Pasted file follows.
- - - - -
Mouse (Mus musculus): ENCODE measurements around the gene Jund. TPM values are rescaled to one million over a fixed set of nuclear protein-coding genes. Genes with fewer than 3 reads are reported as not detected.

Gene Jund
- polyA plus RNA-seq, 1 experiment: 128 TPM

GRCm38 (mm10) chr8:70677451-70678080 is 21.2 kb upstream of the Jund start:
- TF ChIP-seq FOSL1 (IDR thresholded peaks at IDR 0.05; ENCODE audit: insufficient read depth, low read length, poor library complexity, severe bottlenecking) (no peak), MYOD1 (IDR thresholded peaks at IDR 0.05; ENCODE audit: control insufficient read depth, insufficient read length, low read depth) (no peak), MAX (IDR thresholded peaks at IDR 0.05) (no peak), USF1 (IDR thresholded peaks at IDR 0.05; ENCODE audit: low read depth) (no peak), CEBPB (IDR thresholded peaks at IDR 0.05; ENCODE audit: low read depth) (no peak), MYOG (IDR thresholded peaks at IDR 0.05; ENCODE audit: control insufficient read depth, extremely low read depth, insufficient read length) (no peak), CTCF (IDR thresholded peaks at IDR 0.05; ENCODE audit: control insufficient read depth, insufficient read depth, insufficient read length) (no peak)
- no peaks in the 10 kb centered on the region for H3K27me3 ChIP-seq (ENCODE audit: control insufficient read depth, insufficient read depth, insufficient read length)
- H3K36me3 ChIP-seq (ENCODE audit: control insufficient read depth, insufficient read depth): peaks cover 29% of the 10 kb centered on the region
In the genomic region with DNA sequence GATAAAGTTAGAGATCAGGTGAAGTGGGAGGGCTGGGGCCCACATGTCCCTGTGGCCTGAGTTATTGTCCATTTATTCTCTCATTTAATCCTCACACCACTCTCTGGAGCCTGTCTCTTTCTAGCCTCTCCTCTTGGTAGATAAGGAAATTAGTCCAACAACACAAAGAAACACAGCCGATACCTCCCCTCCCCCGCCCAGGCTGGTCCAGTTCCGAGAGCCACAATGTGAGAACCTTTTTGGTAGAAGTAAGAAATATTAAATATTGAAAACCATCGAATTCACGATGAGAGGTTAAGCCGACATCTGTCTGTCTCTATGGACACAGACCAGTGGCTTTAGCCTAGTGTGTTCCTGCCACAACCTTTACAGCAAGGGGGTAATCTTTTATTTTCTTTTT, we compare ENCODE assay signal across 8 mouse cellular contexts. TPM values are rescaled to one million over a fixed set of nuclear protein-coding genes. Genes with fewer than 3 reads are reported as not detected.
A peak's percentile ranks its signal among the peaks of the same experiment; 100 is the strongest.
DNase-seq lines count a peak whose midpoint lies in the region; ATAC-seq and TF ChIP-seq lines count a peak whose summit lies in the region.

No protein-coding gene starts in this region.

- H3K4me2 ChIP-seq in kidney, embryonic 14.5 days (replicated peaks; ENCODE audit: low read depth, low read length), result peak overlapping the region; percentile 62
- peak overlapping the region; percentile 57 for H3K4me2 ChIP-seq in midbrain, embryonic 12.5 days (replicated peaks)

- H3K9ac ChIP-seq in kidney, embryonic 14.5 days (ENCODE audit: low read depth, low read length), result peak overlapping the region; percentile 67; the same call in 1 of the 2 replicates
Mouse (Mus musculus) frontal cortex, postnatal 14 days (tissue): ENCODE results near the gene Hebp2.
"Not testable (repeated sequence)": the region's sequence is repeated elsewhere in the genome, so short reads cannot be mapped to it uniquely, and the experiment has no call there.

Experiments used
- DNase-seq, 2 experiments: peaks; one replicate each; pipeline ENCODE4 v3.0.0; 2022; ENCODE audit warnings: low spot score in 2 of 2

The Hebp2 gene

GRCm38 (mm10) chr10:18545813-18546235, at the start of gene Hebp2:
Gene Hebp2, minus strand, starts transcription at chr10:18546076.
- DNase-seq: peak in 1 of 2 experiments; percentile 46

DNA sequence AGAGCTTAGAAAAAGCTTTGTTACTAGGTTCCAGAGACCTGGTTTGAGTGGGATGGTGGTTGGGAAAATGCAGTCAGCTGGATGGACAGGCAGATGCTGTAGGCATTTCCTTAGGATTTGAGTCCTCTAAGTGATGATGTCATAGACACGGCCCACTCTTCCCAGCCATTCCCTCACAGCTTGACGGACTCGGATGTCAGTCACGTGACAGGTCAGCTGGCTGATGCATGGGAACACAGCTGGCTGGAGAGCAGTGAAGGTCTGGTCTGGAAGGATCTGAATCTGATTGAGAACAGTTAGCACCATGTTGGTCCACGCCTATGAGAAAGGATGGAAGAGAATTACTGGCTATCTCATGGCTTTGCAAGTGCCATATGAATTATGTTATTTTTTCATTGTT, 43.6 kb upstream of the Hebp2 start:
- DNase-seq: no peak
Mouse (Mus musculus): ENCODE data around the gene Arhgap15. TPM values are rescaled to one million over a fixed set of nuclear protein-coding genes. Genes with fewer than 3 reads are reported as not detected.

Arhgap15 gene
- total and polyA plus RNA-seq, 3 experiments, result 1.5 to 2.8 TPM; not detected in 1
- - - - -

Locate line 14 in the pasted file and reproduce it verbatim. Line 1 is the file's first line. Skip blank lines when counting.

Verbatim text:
- H3K9ac ChIP-seq in kidney, embryonic 14.5 days (ENCODE audit: low read depth, low read length), result peak overlapping the region; percentile 67; the same call in 1 of the 2 replicates